%everal laws govern the actions of agents and their relationship to insureds There is no presumption of an agency relationship !n agent must be authorized to represent the principal !uthority is either e$press, implied, or apparent 1nowledge of the agent is presumed to be knowledge of the principal with respect to matters within the scope of the agency relationship (aiver is defined as the voluntary relin&uishment of a known legal right 2stoppel occurs when a representation of fact made by one person to another person is reasonably relied on by that person to such an e$tent that it would be ine&uitable to allow the first person to deny the truth of the representation

Principle of Uberrimae Fides (Utmost Good Faith" # ! positive duty voluntarily to disclose, accurately and fully, all facts material to the risk being proposed, whether re&uested or not3 4on5disclosure of any fact may be unintentional on the part of the insured3 2ven so such a contract is rendered voidable at the insurer's option and it can refuse any compensation3 !ny concealment of material facts is considered intentional3

Principle of Indemnity 6 +n the happening of insured event for which insurance policy is taken up insured should be replenished the amount of loss 6 Insured should not derive any unwarranted benefit from a loss 6 $ade in follo ing ays "ash payment Repair Replacement Reinstatement Principle of Subrogation 6 Restitution of rights of an assured in favour of Insurer against third party for any damages caused by him in place of assured after Insurer has indemnified him for the loss 6 %b&ecti'es of the principle: i3 Prevents insured from profiting from damage3 ii3 2nforces rule of law that guilty is brought to book and made to pay for the loss3 iii3 7elps Insurer to partially or fully recover amount paid for loss3 iv3 7elps to lower insurance rates3 Principle of Contribution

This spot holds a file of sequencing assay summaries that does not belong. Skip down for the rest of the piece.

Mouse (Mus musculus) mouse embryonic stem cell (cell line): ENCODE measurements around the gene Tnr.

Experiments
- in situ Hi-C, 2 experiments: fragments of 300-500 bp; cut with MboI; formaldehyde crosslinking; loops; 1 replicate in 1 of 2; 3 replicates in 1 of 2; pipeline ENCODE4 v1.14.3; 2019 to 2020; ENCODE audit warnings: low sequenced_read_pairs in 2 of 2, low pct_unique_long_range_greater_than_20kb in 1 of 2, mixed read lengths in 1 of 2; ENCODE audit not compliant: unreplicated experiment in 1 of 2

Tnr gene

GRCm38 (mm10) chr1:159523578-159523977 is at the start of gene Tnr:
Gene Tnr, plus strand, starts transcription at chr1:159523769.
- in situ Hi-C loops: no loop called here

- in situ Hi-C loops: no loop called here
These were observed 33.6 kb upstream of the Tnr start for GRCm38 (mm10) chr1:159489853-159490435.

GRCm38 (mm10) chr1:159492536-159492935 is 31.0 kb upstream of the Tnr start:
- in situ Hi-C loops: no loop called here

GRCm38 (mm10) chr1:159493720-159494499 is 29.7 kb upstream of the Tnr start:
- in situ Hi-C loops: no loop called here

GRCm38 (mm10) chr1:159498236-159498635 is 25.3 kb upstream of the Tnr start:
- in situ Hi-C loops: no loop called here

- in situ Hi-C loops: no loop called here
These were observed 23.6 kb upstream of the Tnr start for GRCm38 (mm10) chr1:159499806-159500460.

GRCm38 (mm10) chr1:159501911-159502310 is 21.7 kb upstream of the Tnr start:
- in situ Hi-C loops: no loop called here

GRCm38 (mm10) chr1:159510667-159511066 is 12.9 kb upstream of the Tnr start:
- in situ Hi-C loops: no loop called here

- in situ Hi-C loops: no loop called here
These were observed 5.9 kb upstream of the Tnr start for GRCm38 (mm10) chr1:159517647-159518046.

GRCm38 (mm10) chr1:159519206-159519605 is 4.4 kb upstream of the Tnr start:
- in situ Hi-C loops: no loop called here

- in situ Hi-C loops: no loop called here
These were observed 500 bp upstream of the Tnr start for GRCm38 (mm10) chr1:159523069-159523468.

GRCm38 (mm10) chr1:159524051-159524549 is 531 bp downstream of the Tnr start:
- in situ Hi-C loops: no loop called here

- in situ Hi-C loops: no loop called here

It means indemnity provided for loss occurring on asset, which is insured with several insurers has to be shared pro rata 6 "orollary of doctrine of Indemnity and hence is applicable in case of 8I3 6 Requisites Insured asset9Person /in case of hospitalization insurance0 must be common to all policies Risk insured against must be common to all policies !ll policies must be in force during the occurrence of loss Principle of Pro(imate Cause 6 *iterally means nearest cause or direct cause3 Immediate cause of mishap, which resulted in the loss. 6 (hile determining :pro$imate cause' se&uence of events according to their time of occurrence is irrelevant. 6 ;any court <udgments act as precedents in arriving at decisions while making settlements3 6 The insurance company is liable to indemnify only against the insured perils3